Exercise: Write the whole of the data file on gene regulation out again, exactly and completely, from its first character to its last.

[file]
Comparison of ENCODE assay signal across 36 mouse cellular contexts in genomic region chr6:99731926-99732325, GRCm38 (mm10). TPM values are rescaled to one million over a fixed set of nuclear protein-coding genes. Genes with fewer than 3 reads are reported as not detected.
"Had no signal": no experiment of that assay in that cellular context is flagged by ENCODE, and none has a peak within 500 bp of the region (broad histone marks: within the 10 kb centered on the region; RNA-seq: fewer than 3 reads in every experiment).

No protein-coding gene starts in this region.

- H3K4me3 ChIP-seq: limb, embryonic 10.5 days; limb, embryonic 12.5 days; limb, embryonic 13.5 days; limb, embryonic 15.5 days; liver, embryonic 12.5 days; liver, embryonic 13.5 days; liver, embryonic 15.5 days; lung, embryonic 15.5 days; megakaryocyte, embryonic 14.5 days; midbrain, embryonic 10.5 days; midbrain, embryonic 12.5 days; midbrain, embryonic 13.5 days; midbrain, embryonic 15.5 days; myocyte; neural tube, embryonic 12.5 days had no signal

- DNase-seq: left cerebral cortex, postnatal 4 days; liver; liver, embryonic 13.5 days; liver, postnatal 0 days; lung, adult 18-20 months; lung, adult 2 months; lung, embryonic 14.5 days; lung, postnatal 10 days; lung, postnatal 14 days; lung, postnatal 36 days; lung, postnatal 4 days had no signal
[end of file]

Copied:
Comparison of ENCODE assay signal across 36 mouse cellular contexts in genomic region chr6:99731926-99732325, GRCm38 (mm10). TPM values are rescaled to one million over a fixed set of nuclear protein-coding genes. Genes with fewer than 3 reads are reported as not detected.
"Had no signal": no experiment of that assay in that cellular context is flagged by ENCODE, and none has a peak within 500 bp of the region (broad histone marks: within the 10 kb centered on the region; RNA-seq: fewer than 3 reads in every experiment).

No protein-coding gene starts in this region.

- H3K4me3 ChIP-seq: limb, embryonic 10.5 days; limb, embryonic 12.5 days; limb, embryonic 13.5 days; limb, embryonic 15.5 days; liver, embryonic 12.5 days; liver, embryonic 13.5 days; liver, embryonic 15.5 days; lung, embryonic 15.5 days; megakaryocyte, embryonic 14.5 days; midbrain, embryonic 10.5 days; midbrain, embryonic 12.5 days; midbrain, embryonic 13.5 days; midbrain, embryonic 15.5 days; myocyte; neural tube, embryonic 12.5 days had no signal

- DNase-seq: left cerebral cortex, postnatal 4 days; liver; liver, embryonic 13.5 days; liver, postnatal 0 days; lung, adult 18-20 months; lung, adult 2 months; lung, embryonic 14.5 days; lung, postnatal 10 days; lung, postnatal 14 days; lung, postnatal 36 days; lung, postnatal 4 days had no signal